[kwlug-disc] CAT6 - worthwhile? OT: switches, duplex, collision domains, and throughput

Gordon Dey gordon.dey at happydeys.ca
Sun Nov 24 20:27:51 EST 2013


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On 13-11-24 10:10 AM, John Johnson wrote:
> Re: "each device on copper has a full speed dedicated connection"
> 
> AFAIK not necessarily While with point-to-point copper there is no
> "ether" as there is with wifi the hardware internals in a router or
> switch may include a common bus. i.e. shared media inside the box.

I agree that there is a common switching frame bus inside of a
"switch". Example:
> https://www.vitesse.com/products/images/VSC/big/vsc7398.png

A "copper", or UTP/RJ45 host-switch connection is a point-to-point,
collision-free, "domain", or network, because the transmitter and
receiver don't share a single circuit. Often, host and switch can even
negotiate a "full-duplex" connections, where they both transmit
simultaneously. I think this is what the first line was trying to get
at. No collisions means no time wasted in back-off algorithms or
protocols, and simultaneous transmission means no time wasted in
waiting for acknowledgement between transmits.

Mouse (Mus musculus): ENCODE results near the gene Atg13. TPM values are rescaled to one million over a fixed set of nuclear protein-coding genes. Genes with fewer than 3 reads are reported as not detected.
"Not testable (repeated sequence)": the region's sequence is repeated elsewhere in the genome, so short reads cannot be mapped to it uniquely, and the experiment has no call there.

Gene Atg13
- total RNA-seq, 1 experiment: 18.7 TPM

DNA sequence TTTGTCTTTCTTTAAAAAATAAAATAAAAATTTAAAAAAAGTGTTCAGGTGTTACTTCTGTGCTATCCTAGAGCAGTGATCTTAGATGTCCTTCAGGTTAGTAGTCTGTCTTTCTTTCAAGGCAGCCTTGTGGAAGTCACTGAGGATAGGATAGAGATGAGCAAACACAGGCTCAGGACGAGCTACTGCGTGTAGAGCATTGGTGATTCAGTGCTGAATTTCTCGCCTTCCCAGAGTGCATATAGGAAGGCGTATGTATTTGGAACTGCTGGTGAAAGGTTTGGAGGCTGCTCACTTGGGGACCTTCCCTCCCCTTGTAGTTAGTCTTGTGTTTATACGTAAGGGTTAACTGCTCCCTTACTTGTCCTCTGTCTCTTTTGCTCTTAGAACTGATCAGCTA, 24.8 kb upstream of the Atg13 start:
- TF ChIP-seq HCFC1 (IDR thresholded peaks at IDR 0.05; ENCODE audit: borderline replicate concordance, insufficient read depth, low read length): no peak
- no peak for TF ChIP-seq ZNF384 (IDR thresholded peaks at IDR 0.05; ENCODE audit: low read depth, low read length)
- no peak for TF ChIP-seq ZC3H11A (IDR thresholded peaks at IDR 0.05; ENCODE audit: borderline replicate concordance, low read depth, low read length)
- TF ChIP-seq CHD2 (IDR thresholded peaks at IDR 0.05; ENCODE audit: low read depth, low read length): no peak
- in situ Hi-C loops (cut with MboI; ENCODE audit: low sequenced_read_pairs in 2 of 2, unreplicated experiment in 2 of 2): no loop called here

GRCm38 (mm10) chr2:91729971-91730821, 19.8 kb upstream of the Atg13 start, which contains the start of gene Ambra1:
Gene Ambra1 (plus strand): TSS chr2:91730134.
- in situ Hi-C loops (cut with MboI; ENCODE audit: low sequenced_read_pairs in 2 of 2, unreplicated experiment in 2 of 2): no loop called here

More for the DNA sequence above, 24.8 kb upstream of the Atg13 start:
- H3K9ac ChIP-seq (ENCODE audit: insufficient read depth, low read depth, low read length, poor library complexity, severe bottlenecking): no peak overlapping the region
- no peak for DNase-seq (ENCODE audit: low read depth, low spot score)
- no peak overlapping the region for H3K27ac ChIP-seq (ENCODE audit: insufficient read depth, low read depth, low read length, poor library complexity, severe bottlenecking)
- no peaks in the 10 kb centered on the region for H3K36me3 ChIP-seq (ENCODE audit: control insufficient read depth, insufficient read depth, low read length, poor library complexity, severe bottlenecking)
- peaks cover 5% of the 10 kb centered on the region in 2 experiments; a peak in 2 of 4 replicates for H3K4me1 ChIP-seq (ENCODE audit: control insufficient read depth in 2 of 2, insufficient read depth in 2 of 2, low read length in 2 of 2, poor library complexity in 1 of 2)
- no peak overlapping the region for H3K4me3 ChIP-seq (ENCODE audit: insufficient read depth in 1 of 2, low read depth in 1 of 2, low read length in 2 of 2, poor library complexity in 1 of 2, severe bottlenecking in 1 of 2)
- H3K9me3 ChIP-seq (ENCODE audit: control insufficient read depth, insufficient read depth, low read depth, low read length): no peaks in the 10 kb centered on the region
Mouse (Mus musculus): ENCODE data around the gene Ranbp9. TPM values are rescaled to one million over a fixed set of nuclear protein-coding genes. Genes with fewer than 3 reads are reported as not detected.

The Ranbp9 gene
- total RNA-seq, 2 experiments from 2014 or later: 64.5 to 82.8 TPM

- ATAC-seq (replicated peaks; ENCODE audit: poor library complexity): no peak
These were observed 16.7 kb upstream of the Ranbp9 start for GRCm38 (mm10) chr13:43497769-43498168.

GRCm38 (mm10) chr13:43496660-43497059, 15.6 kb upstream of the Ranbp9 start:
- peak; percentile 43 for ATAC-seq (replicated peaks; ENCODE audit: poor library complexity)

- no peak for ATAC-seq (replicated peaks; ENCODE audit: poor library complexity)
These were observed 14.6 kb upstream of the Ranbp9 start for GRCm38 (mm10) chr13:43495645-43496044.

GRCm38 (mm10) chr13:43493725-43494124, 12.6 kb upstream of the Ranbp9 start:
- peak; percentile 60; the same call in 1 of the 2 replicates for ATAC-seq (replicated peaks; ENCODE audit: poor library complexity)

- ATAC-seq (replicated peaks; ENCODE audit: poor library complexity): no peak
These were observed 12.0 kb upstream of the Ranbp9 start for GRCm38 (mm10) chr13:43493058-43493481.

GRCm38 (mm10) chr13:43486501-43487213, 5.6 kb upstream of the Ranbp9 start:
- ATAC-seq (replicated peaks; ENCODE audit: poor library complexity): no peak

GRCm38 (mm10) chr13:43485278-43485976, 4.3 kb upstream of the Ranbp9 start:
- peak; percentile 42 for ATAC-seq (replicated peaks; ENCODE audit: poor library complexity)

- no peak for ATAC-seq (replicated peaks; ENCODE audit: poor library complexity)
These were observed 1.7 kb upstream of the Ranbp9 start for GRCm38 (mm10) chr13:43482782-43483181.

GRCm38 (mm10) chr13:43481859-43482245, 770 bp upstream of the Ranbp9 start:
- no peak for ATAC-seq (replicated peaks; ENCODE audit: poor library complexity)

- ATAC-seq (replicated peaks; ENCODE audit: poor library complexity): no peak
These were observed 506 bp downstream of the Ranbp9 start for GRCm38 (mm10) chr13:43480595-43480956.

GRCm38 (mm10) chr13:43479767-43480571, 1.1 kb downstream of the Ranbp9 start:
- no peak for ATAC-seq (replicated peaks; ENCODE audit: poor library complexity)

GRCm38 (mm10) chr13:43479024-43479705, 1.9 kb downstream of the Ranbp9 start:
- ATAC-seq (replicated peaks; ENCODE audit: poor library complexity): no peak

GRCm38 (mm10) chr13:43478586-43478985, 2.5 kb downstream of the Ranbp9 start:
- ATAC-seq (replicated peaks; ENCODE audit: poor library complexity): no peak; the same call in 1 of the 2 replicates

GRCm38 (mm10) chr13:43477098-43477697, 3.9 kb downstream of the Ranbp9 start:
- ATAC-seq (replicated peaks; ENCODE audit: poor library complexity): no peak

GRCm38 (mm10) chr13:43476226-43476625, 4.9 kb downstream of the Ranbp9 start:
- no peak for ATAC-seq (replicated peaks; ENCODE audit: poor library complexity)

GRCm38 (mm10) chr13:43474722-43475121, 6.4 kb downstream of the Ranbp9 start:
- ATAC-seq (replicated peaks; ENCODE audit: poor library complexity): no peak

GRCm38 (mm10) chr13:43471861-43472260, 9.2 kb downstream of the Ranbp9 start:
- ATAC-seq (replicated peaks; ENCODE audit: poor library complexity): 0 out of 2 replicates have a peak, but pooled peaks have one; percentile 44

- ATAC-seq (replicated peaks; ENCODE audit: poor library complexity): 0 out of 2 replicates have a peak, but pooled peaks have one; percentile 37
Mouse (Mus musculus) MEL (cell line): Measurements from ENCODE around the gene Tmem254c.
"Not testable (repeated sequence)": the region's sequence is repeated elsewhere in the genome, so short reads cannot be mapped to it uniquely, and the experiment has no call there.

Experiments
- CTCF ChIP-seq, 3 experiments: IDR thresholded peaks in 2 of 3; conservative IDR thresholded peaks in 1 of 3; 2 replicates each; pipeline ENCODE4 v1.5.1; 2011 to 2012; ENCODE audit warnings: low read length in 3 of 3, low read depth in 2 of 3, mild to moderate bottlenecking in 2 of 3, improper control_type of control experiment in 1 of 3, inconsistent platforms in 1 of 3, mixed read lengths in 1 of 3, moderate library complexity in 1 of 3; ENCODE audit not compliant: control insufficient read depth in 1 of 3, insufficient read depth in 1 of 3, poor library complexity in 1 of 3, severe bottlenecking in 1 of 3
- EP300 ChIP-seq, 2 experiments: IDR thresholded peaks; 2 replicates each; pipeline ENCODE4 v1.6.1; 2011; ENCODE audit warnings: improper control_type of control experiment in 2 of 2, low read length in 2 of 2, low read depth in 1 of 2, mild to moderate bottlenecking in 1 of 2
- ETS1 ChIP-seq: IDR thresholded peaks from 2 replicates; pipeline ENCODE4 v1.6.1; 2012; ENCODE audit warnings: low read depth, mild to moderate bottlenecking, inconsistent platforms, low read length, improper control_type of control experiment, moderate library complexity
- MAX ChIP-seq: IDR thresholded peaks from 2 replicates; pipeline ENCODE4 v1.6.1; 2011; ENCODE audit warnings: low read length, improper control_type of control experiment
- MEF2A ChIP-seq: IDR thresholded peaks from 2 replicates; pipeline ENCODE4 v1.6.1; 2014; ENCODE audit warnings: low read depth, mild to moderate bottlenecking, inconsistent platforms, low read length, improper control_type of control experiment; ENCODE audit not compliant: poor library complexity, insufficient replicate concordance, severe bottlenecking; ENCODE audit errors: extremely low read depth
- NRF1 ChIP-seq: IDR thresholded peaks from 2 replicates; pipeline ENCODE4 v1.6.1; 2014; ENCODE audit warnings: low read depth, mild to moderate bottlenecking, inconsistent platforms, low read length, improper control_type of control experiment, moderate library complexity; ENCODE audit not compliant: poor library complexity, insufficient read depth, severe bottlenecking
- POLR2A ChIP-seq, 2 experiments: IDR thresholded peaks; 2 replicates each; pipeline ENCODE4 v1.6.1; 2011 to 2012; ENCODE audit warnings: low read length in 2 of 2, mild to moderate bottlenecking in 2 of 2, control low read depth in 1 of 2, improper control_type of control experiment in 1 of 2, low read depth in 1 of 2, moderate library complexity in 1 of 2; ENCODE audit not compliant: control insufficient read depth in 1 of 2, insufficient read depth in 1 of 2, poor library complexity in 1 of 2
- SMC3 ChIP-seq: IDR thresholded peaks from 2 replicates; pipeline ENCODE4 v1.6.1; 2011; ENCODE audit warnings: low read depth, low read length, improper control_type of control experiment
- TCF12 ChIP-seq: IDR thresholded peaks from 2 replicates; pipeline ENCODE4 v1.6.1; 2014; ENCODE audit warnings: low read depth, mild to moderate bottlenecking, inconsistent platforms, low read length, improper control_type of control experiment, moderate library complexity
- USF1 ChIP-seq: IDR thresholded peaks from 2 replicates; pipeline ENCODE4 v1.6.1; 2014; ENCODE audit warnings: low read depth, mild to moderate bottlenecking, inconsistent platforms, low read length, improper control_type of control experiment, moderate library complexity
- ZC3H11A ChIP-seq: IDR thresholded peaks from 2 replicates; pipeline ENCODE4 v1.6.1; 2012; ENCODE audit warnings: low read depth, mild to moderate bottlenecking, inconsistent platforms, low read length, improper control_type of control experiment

If all of the network path pieces A-C or B-D support jumbo-frames (
9,216B per transmit
http://www.networkworld.com/community/blog/jumbo-frames ), then the
ratio of payload to overhead bytes drops even further, leading to
further increases in network throughput. 802.11 wifi supports a
maximum 2,346B per transmit (
http://forums.wi-fiplanet.com/showthread.php?9539-802-11-frame-size ).

I suggest that if one compares the same Mbps wifi connection
throughput to a collision-free, full-duplex, wired connection, the
wired one wins. What Mbps we're comparing, I think, is the cat 3 vs. 5
vs. 5e vs. 6 UTP discussion.

> I doubt that two servers (A and B) streaming data to two
> workstations (C and D) as in A to C and B to D at the same time
> through a common router / switch would each enjoy the maximum
> throughput that would be available if only one server was
> streaming.

Switching fabric chips of the last decade *can* routinely run at a
"wire speed", of 1G packet/second. Also switches (vs. hubs) learn the
addresses of the hosts on their ports, and switch non-broadcast
packets only between participating ports. One can see this by trying
to see/sniff/wireshark/tcpdump A-C traffic off of either B or D's port
on the switch. Only traffic such as Ethernet spanning-tree broadcasts,
ICMP ARPs and IP broadcasts appear.

I agree A-C traffic may not see full bandwidth with the presence of
B-D traffic, but if the streaming traffic is mostly non-broadcast,
than they should be mostly isolated and the degradation in throughput
seen,  is hardly noticeable.

IMHO,
Gord

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